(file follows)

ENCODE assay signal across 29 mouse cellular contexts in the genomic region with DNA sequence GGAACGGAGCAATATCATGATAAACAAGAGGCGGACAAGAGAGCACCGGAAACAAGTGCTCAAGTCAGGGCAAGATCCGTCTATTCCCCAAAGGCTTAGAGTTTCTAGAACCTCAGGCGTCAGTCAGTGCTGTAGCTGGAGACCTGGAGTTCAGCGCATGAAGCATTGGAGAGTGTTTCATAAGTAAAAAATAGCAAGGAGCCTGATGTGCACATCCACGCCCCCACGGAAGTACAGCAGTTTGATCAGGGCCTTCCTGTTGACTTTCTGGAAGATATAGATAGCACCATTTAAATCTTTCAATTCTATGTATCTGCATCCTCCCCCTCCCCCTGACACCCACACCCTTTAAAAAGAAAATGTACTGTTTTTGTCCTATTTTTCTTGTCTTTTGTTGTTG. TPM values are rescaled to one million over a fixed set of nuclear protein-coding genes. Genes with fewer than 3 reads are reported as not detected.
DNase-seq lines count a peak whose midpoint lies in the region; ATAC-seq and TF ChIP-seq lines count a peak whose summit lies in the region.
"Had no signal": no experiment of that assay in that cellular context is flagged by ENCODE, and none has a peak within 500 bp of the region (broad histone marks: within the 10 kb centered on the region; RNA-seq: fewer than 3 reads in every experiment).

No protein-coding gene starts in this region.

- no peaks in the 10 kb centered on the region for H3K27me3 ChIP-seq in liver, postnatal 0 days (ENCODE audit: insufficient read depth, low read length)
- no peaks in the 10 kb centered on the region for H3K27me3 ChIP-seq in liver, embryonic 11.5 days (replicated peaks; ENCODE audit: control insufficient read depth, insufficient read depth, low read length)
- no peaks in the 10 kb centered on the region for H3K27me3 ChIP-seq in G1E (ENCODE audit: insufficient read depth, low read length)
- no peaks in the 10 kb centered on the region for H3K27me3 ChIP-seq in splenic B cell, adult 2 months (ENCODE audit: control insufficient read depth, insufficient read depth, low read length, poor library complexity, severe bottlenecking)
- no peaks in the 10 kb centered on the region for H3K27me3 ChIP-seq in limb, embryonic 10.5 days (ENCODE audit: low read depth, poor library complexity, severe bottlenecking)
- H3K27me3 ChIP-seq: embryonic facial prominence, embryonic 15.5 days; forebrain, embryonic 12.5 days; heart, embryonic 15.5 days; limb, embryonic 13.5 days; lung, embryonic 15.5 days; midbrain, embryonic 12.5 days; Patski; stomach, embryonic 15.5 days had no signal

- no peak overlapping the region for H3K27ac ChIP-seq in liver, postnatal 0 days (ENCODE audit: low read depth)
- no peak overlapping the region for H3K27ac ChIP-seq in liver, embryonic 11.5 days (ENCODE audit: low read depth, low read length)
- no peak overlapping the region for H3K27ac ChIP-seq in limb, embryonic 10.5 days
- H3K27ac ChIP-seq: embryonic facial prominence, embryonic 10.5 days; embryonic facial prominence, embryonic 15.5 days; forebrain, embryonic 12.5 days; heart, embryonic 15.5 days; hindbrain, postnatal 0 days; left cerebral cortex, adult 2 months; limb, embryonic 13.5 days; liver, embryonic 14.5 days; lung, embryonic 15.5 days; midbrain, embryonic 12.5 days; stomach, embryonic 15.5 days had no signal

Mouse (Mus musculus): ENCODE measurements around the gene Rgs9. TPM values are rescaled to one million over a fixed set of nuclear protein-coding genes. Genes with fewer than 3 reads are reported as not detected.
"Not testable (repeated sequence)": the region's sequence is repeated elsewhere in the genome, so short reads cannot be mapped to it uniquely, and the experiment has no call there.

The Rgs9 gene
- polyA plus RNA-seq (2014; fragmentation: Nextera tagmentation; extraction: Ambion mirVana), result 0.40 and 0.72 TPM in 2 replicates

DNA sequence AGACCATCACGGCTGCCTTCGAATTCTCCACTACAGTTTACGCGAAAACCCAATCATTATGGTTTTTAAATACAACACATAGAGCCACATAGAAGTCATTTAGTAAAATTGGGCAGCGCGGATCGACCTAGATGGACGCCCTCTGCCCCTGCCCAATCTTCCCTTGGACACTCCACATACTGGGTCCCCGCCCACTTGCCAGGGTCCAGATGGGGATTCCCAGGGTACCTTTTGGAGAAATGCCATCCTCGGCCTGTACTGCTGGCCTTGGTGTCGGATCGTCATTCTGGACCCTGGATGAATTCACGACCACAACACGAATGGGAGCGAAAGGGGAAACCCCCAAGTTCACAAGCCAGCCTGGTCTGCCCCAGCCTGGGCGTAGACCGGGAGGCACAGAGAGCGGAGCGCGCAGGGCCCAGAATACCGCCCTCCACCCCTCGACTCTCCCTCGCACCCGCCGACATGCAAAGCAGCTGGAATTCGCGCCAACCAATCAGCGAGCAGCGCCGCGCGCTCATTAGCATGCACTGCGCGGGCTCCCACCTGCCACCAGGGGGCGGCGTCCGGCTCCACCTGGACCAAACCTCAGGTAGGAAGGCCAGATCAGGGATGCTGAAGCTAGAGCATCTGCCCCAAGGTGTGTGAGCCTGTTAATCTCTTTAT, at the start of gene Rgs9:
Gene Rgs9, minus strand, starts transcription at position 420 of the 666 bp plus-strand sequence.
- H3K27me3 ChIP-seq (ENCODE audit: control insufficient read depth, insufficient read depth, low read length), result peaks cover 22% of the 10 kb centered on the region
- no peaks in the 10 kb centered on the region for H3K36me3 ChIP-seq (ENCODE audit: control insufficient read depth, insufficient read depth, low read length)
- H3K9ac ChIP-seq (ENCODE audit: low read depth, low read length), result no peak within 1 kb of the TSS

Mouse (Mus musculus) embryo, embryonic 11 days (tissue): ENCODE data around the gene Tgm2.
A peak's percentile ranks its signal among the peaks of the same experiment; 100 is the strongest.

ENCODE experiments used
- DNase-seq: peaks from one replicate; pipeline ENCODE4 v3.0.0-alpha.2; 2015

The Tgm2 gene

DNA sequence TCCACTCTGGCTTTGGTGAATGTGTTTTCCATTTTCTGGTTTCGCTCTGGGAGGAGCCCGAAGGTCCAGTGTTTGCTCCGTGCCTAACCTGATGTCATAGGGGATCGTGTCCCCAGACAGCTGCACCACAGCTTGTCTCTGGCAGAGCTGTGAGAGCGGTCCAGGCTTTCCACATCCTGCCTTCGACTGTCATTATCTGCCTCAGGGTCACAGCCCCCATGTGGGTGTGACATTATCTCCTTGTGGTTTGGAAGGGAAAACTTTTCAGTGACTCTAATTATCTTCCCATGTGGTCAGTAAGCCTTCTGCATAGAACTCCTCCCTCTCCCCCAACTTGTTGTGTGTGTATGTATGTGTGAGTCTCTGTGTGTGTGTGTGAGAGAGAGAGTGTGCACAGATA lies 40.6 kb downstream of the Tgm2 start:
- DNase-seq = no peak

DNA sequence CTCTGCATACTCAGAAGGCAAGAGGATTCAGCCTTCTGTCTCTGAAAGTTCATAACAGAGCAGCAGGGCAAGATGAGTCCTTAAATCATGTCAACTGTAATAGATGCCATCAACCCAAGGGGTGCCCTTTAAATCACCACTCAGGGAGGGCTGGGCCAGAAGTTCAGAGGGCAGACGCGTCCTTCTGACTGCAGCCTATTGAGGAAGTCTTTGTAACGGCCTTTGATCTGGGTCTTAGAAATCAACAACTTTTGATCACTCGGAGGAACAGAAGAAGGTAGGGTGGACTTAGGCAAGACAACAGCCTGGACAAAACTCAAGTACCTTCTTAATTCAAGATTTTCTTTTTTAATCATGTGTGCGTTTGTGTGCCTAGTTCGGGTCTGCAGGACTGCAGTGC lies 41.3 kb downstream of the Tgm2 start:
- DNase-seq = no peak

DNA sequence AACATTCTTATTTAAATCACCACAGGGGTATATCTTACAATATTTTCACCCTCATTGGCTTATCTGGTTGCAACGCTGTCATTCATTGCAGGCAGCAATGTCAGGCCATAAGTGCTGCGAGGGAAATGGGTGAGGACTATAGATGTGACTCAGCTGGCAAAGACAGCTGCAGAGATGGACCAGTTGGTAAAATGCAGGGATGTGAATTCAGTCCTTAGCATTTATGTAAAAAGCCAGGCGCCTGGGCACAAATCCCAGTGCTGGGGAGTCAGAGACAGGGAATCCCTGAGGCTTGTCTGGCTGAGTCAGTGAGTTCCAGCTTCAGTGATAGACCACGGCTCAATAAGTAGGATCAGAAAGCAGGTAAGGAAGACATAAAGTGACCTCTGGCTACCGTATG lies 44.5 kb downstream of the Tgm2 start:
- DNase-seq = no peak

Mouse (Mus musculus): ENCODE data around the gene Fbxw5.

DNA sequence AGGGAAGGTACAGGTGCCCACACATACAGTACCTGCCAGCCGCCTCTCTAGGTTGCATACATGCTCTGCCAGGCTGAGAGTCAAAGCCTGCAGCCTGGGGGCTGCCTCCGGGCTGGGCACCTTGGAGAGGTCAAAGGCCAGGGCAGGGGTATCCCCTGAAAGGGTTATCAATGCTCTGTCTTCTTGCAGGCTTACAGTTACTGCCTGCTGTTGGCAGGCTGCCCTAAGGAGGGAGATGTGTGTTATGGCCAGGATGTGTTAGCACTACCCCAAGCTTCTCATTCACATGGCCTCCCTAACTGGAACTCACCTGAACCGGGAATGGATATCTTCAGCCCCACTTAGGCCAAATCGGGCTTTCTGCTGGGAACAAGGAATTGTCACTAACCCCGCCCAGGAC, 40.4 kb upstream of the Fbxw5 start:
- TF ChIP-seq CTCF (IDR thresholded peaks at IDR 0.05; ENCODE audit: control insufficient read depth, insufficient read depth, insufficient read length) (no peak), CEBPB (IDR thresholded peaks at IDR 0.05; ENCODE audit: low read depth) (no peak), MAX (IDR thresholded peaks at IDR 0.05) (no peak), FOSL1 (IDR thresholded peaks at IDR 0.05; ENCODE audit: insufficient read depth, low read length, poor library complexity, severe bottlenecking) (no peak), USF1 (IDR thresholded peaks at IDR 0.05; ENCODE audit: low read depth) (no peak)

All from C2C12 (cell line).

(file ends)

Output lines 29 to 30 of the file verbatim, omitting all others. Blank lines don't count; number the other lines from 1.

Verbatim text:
DNA sequence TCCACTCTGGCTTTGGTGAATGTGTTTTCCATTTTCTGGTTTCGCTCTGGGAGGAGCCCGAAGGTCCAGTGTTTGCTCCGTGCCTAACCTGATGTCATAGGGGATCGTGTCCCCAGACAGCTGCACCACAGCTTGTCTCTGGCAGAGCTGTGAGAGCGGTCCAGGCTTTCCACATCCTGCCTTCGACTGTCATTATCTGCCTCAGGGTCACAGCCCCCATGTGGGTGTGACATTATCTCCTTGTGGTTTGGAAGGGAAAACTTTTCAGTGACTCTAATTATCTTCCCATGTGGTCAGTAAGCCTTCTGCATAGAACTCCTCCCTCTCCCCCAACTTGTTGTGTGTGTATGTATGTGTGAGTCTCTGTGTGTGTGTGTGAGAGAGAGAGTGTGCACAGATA lies 40.6 kb downstream of the Tgm2 start:
- DNase-seq = no peak